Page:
The curvilinear plane soars through the space following the path of the grand stairs.
Each of the lanterns are almost cubes. One of the vertical sides is slightly longer. This creates different shapes viewed from different angles.
The colors changed based on the music creating an exciting environment.
Wishing everyone Health, Happiness, and lots of Math Art in 2020,
Seizan Gallery is currently presenting “Notre Terre / Our Earth” a solo exhibition of Étienne Krähenbühl’s prints and sculptures.
Krähenbühl creates sculptures using steel aluminum and nickel titanium that incorporate a subtle sense of movement and shadows.
“Au Gil de l’O” ( In the Flow) from 2018 consists of a series of Corten steel concentric circles suspended and slightly swinging on nickel titanium wires. In the gallery, lights are positioned to create a repetitive shadow on the floor. This creates an interesting ripple effect of intersecting circles.
“Bing Bang Bois I ( Bing Bang Wood I) “ from 2015 features burned oak rods suspended using aluminum and nickel titanium. Each blackened wood element moves independently to form a quivering sphere in space.
If you find yourself in the Baltimore area, check out the current exhibit at the Walters Gallery. Titled “Designing the New: Charles Rennie Mackintosh and the Glasgow Style” it’s a large show with works by the famed Scottish architect and other designers such as Christopher Dresser, Jessie M. King, Margaret Macdonald, and Talwin Morris. It will be on display until January 5, 2020.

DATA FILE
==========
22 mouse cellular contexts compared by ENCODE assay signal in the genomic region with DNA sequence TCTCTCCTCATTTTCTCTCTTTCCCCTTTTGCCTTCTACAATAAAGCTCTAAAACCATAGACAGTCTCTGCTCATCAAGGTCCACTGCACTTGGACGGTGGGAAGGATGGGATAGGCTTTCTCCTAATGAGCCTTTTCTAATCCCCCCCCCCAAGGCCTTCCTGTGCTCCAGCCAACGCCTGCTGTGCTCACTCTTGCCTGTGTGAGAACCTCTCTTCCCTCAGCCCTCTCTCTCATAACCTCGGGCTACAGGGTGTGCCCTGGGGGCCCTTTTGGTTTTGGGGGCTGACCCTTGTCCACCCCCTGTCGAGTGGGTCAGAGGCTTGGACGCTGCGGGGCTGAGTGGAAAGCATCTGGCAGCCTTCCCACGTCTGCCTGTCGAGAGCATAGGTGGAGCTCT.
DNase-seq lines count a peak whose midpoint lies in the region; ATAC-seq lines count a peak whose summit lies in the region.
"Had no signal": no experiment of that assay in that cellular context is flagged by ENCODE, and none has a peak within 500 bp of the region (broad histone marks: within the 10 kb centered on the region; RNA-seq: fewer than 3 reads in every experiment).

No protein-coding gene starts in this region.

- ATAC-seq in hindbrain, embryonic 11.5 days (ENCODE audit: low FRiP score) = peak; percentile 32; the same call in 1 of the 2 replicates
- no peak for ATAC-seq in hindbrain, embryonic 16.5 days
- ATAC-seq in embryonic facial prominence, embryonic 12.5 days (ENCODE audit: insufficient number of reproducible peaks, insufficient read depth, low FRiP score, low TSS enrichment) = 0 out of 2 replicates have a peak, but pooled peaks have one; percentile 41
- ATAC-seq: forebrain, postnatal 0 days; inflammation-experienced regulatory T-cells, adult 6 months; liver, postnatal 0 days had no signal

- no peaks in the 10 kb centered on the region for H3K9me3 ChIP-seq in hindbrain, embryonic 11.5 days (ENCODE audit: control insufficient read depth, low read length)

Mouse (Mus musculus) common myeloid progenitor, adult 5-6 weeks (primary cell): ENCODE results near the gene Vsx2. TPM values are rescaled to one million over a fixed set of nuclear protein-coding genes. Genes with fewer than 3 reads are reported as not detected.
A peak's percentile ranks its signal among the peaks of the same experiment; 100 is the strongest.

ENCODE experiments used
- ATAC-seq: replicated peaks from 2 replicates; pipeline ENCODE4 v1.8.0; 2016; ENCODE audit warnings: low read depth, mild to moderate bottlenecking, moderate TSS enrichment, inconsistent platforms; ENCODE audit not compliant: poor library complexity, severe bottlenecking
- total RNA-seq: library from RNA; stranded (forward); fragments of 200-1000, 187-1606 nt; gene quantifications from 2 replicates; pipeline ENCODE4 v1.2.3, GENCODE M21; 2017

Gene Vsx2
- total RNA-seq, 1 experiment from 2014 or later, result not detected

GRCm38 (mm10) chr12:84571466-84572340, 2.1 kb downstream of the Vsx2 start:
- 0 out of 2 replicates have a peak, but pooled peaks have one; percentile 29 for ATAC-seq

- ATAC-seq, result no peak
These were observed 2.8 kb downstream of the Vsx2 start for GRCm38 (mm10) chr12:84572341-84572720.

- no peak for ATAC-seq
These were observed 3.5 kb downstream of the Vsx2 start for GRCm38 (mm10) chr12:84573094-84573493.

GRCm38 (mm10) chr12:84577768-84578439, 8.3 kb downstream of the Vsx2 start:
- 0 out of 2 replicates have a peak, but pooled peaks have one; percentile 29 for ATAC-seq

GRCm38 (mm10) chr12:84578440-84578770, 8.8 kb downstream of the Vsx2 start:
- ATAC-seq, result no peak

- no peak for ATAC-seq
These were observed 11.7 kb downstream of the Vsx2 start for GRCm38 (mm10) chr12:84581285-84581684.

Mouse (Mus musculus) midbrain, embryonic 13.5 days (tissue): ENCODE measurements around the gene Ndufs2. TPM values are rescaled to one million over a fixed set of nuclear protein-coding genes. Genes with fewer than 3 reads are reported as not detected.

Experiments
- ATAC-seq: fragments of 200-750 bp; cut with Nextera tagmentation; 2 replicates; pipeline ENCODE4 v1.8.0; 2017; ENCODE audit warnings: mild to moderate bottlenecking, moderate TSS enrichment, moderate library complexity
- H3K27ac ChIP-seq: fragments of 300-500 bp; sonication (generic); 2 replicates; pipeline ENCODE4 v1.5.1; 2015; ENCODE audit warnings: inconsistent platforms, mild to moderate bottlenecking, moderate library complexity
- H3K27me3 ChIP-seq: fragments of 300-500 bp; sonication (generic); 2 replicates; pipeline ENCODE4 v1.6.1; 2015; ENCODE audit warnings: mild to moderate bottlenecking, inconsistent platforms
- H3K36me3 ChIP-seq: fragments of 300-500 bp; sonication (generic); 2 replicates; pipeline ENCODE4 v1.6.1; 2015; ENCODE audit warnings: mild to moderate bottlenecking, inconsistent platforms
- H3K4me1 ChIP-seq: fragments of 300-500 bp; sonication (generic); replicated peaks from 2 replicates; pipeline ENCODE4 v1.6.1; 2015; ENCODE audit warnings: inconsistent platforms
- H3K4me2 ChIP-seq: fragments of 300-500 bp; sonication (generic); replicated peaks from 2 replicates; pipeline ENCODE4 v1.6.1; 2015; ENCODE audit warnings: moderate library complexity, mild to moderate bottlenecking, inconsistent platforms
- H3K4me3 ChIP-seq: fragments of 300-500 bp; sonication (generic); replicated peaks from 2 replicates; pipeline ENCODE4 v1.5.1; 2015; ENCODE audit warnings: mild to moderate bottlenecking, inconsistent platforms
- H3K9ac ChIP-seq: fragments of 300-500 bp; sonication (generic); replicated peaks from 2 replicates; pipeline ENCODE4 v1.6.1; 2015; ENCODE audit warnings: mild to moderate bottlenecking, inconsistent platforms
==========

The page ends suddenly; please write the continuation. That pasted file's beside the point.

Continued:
The wall note for this textile design, ‘Wave Pattern in Purple, Pink, Orange, and Black’, ca. 1915-23, says “Mackintosh’s precise use of contrast and symmetry here created a brilliant optical illusion. He aligned the white, purple, and orange loops vertically against the penciled grid, but the wavy arcs of pink and black create strong diagonals that pull the eye away from the underlying structure of the pattern.”
This drawing is a lampshade design for the standard lamp, The Hill House, 1905. It shows an effective way to use bilateral symmetry on a lozenge shape.
The wall note for this chair (1904-5) says, “This chair, which Mackintosh designed for his own home, is a slightly taller version of one he first created to accompany a writing desk for The Hill House. At first glance, the chair seems rigidly angular, especially with the two columns of squares, yet Mackintosh always offset such severe geometries with a subtle softer curving line—here seen in the tall, gently concave back.
Mignoni Gallery on the Upper East side of Manhattan is currently presenting an exhibition that juxtaposes Donald Judd’s aluminum wall sculptures and Kennet Noland’s geometric striped canvases.
“Untitled (Bernstein 88-14)” red anodized aluminum from 1988 explores the concept of positive and negative space. The solid raised rectangular boxes go from large to small, from left to right. The empty spaces between go from small to large from left to right. Judd’s horizontal structure creates a sense of linear movement across the wall of the gallery.
Noland’s “Galore” from 1996 is also an horizontal construction. The long flattened diamond shaped canvas is painted with a series of colorful straight lines. But instead of going straight across the wall, they run parallel to the lower left and upper right sides of the rhombus. This angled formation leaves the viewer slightly unbalanced.